Along with heat comes the issue of water. “The Colorado River Basin, which states including Arizona, California and Colorado depend on for their water supply, has experienced a now 23-year drought with no apparent major relief in sight. In 2021, the basin experienced one of its driest periods in recorded history,” Blumberg writes.
Sharon Megdal, director of The University of Arizona Water Resources Research Center (WRRC), warns that the prognosis is not ideal for such an important water source, which supplies drinking water to some 40 million people in the U.S.
“Some people are calling it a megadrought,” she says. “The system is stressed.”
Climate Change Not Just in the Sun Belt
Miner notes, importantly, that while the issue of climate change may be more obvious in the popular retirement states, it’s happening all over the world.
“We’re all going to feel the impacts of climate change,” she says, “and the only way really to mitigate it is for us to stop dumping carbon into the atmosphere. It’s not where, but when and how. The question is, which extreme events will you experience in your area?”
Blumberg urges that retirees, especially, should be as aware as possible of the impact of climate change on the places they would like to live. “For example,” she writes, “as described by the Wall Street Journal, the U.S government proposed overhauling its flood insurance program to drop coverage for frequently flooded properties. Retirees living in homes they can no longer insure may have to make the hard choice to leave or risk flooding without insurance. Even if people can obtain coverage, costs to insure homes in flood-prone areas have climbed, according to a Forbes report.”
Every area has its notable natural disasters. Melane Barney, a real estate agent in Orange County, California, notes, “Almost every state now has something you have to be concerned about weather-wise. Here we have earthquakes and fires, but it’s something that people just live with.”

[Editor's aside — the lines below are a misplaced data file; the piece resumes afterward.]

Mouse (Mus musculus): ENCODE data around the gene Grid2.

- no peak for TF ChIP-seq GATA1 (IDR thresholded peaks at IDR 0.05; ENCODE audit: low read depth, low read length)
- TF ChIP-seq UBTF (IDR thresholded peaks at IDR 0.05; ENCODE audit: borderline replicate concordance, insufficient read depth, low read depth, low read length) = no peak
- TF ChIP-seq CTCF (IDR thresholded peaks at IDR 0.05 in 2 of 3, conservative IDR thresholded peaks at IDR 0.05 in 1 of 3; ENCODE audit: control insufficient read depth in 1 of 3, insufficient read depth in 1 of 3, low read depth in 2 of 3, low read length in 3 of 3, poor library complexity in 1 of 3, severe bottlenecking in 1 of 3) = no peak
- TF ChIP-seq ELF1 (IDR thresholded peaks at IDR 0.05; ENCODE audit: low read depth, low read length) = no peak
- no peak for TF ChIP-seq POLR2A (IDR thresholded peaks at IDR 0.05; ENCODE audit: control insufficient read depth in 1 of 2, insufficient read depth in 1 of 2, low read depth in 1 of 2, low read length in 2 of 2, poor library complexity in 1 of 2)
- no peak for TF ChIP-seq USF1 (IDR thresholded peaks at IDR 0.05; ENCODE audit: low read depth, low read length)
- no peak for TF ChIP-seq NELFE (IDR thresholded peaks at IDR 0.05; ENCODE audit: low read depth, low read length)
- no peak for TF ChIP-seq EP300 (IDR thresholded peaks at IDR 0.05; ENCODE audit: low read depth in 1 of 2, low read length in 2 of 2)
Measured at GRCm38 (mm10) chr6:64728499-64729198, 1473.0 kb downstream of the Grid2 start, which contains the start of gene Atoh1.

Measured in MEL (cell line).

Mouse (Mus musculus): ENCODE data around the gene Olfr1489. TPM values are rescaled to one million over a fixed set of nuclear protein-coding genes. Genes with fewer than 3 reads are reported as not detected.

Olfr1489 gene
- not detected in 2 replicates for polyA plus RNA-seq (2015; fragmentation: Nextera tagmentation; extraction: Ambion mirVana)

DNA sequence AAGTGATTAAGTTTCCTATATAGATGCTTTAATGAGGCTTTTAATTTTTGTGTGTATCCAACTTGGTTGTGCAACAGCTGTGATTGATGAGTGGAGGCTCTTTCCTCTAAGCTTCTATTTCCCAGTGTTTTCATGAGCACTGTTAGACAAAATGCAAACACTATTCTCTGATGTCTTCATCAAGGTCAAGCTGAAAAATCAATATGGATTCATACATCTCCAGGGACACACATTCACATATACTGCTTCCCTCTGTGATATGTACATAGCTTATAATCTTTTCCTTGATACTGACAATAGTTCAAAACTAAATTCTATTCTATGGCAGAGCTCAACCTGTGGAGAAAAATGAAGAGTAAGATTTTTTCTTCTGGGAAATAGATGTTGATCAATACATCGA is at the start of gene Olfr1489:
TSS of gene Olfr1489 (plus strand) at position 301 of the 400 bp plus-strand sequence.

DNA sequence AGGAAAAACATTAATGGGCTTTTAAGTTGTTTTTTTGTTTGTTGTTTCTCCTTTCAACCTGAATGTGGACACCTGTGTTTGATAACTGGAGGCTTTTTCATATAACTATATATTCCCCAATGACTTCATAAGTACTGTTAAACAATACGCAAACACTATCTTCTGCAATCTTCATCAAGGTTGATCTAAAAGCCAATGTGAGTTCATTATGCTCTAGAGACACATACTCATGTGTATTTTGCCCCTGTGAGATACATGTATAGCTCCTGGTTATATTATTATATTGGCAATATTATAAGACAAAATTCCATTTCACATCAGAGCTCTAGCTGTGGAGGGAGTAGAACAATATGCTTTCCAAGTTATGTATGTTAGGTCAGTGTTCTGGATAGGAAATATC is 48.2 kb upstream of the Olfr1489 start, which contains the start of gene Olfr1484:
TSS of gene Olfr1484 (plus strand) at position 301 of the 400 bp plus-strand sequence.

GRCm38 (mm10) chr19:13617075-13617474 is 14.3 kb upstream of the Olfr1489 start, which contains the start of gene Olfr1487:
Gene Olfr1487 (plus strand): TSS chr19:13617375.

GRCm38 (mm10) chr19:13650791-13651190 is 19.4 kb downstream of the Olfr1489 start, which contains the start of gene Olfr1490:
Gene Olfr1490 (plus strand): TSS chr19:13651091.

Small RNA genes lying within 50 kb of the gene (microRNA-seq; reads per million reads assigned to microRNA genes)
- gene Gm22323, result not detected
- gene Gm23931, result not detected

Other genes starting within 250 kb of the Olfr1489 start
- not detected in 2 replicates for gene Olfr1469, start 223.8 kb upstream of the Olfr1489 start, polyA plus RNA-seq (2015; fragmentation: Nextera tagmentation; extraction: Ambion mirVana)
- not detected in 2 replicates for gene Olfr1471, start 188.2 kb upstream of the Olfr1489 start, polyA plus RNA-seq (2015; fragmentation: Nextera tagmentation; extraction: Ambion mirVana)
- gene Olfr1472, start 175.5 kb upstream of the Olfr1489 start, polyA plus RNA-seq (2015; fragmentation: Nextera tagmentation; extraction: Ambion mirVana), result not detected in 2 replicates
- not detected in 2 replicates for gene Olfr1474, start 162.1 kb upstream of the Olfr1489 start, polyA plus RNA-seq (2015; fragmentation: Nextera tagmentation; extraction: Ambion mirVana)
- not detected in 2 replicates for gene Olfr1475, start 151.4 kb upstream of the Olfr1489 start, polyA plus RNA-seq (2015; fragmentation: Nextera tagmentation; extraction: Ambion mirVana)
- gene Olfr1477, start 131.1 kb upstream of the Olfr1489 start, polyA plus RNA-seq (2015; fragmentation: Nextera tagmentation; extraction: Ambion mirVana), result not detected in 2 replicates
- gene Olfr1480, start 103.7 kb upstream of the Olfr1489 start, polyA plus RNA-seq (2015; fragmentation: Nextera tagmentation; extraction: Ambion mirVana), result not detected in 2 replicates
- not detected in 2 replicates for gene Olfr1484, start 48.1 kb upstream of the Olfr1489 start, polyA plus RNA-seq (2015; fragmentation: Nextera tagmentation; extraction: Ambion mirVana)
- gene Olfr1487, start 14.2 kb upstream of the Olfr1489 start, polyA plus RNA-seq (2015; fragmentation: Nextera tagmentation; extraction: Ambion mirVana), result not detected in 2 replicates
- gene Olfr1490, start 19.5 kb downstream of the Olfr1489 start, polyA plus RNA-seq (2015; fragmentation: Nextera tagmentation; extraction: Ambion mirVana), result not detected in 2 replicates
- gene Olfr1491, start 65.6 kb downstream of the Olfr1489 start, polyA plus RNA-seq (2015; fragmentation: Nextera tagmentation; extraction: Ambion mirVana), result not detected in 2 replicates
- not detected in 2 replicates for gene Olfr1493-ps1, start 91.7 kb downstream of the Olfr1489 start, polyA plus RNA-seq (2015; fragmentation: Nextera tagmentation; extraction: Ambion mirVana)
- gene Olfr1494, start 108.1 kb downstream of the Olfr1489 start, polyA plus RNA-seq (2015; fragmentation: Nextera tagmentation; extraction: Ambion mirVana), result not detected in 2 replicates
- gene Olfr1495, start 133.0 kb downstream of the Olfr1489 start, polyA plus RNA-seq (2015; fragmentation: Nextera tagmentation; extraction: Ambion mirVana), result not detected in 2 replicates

Where to Live in Retirement: Is There Enough Water?
While the Colorado River Basin drought hasn’t significantly impacted any cities yet—thanks in part to good long-term planning on the part of utilities—Megdal encourages everyone to know where their water comes from, and who supplies it. “Is it a sustainable water source?” she says.
She also recommends looking into your water supplier’s drought plans, especially if you’re considering moving to an area dependent on the Colorado basin. “Ask yourself,” she says, “am I comfortable with what they’re doing in the area to manage the water?”
Along with these considerations, Blumberg explains that it’s important to think through the wider ramifications of living in such an area. For example, retirees who love to garden probably won’t be able to replicate the water-hungry plants they may enjoy when they move to Arizona; consider, instead, planting a native garden with cacti, succulents, and other less needy plants.
Where to Live in Retirement: Houses Are Still Selling
“Despite these growing concerns about clean water, rising temperatures and the potential for flooding in states retirees tend to prefer, realtors who work with seniors aren’t yet seeing large-scale shifts in retirement plans,” Blumberg writes.
In Orange County, where Barney is a real estate agent, home inventory remains low and the housing market is still tough for buyers. “It’s just a pretty unique place to live with both the beach and snow nearby,” she says.
Barney often works with retirees, some local, and many choose to downsize instead of leaving California altogether…even at the cost of thinking through what that decision could mean. “They don’t want to leave the grandkids,” she says. “People are just picking where they want to be, and then deciding that they will deal with the consequences.”
As an expert in the field, climate scientist Miner hopes that more folks will figure science into their housing plans. Her words conclude the article, saying, “I’m hoping that people start to consider climate change in some of their planning and their choices. I do think that it’s increasingly needed.”
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(originally reported at www.nextavenue.org)